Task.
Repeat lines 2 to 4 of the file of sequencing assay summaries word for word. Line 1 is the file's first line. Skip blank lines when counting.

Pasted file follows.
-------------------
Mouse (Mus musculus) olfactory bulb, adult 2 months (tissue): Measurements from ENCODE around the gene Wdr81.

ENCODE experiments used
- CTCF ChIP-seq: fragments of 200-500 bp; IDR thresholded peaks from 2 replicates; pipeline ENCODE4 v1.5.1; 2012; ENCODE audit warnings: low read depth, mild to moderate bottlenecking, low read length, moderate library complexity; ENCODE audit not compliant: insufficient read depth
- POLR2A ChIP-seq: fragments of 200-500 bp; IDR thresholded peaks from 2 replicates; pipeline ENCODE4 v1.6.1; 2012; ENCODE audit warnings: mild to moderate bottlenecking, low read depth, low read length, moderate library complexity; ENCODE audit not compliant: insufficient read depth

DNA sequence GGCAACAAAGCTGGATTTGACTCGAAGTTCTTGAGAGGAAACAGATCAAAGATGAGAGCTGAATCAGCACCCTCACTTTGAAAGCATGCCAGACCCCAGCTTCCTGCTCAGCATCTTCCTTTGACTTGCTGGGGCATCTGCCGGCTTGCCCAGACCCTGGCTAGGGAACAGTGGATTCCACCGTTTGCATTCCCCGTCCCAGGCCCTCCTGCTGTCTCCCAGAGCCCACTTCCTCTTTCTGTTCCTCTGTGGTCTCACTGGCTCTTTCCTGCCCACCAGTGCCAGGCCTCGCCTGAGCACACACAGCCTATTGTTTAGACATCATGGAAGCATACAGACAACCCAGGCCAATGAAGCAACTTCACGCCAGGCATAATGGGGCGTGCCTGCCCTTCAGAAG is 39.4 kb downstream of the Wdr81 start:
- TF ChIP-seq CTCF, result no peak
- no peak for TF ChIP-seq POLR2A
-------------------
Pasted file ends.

ENCODE experiments used
- CTCF ChIP-seq: fragments of 200-500 bp; IDR thresholded peaks from 2 replicates; pipeline ENCODE4 v1.5.1; 2012; ENCODE audit warnings: low read depth, mild to moderate bottlenecking, low read length, moderate library complexity; ENCODE audit not compliant: insufficient read depth
- POLR2A ChIP-seq: fragments of 200-500 bp; IDR thresholded peaks from 2 replicates; pipeline ENCODE4 v1.6.1; 2012; ENCODE audit warnings: mild to moderate bottlenecking, low read depth, low read length, moderate library complexity; ENCODE audit not compliant: insufficient read depth